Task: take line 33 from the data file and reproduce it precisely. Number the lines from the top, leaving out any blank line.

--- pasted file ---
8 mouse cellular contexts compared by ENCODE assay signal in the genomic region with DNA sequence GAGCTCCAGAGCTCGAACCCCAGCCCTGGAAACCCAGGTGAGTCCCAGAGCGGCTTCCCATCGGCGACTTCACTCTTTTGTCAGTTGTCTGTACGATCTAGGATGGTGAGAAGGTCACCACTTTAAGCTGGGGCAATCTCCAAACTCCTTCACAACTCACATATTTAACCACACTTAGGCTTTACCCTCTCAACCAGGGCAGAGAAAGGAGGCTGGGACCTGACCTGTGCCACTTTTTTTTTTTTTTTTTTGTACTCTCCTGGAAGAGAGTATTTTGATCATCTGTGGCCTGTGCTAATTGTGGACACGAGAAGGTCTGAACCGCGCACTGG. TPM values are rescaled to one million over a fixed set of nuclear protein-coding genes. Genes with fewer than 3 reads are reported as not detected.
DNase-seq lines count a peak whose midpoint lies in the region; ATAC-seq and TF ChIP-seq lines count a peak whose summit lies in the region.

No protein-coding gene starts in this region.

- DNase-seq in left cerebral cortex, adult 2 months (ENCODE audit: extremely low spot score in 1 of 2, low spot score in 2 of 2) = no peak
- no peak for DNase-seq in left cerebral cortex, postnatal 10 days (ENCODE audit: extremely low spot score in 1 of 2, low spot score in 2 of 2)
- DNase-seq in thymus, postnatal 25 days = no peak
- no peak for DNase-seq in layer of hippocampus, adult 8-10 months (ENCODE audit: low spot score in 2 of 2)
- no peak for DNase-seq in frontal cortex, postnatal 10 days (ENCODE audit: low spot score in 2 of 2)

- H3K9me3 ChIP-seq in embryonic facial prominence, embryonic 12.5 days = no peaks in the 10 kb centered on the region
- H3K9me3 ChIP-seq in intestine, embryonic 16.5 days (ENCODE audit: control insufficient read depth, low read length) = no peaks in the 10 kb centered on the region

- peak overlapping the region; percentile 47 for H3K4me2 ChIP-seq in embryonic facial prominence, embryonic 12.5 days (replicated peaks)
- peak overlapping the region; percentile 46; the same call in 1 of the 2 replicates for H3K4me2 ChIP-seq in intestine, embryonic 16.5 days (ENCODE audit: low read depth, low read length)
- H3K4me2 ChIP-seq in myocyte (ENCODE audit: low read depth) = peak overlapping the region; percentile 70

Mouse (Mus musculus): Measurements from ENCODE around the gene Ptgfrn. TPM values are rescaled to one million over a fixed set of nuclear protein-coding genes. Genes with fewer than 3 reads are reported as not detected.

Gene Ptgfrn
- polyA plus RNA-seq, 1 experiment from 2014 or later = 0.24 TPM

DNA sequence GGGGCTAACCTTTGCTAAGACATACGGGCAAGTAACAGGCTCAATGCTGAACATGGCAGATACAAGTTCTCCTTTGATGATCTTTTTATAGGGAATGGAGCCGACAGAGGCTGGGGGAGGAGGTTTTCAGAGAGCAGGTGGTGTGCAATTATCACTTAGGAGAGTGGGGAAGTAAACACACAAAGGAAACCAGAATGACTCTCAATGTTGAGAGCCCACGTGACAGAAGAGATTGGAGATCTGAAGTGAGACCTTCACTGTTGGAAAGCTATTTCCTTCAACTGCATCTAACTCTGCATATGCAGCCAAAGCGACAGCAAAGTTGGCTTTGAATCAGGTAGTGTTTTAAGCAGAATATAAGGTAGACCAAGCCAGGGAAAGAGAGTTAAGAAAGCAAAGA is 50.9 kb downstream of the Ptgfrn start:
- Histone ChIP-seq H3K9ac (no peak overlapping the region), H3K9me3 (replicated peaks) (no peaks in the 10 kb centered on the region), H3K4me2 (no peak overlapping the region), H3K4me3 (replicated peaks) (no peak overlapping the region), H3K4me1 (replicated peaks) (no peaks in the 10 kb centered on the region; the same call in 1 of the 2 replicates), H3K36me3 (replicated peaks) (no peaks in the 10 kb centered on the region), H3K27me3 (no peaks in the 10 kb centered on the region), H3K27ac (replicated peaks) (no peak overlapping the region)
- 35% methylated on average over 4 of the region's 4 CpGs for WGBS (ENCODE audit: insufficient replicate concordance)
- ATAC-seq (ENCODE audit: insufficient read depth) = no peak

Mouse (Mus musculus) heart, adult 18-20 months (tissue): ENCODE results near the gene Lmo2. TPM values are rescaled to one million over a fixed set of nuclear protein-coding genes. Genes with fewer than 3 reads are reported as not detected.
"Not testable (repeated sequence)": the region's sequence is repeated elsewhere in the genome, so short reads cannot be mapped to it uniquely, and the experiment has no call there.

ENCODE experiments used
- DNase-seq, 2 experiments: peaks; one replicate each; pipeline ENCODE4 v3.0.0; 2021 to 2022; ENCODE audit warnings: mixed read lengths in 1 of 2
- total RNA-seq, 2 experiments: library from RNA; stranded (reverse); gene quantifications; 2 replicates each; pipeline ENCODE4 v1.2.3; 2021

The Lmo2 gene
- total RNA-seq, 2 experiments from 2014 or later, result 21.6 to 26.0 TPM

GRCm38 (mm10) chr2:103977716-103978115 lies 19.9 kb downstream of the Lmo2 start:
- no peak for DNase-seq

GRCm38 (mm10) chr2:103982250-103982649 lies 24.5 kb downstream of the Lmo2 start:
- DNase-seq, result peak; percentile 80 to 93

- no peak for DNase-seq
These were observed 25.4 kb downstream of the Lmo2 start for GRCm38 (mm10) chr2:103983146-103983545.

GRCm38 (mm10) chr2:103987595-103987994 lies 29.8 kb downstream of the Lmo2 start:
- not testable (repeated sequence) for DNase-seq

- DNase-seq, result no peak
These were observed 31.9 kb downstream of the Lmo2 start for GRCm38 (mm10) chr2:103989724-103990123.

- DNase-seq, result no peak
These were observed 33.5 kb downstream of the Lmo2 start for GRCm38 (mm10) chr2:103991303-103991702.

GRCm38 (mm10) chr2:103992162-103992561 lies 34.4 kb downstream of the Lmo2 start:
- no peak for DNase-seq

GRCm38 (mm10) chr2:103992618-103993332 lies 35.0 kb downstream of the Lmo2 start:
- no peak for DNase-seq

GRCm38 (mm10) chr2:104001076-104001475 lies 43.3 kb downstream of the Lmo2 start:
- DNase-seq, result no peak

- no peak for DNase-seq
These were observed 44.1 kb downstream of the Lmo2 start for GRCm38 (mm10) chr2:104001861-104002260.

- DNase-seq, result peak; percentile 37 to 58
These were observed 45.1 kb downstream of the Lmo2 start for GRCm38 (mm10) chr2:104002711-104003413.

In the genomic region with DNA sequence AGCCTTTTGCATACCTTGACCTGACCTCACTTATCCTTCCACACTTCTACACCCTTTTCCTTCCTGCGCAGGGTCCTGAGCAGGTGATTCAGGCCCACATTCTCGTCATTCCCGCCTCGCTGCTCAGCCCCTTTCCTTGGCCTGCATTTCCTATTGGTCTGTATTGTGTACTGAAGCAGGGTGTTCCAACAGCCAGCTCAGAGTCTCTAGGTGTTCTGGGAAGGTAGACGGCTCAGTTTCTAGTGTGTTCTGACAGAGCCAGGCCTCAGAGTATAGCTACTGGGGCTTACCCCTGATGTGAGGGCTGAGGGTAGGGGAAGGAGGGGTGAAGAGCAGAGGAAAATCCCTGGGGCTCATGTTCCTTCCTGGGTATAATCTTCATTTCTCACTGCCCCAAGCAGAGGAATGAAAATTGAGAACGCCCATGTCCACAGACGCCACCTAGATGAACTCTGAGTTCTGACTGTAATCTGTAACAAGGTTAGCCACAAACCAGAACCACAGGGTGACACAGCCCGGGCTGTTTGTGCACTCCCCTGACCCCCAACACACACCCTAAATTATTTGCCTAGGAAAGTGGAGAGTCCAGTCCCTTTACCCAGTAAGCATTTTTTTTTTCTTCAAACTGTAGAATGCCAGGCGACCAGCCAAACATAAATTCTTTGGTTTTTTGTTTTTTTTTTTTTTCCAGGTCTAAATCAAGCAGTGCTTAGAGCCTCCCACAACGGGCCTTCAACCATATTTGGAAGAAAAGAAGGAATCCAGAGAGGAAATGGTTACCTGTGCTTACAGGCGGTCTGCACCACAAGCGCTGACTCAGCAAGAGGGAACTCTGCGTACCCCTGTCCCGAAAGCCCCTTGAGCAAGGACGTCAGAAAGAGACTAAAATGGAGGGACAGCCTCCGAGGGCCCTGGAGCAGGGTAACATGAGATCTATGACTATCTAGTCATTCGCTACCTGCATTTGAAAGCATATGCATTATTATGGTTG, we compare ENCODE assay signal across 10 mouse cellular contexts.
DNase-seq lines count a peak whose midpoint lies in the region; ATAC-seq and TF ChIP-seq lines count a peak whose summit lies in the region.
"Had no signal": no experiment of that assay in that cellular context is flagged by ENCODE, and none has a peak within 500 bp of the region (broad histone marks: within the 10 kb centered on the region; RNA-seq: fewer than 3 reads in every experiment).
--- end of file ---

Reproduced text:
These were observed 25.4 kb downstream of the Lmo2 start for GRCm38 (mm10) chr2:103983146-103983545.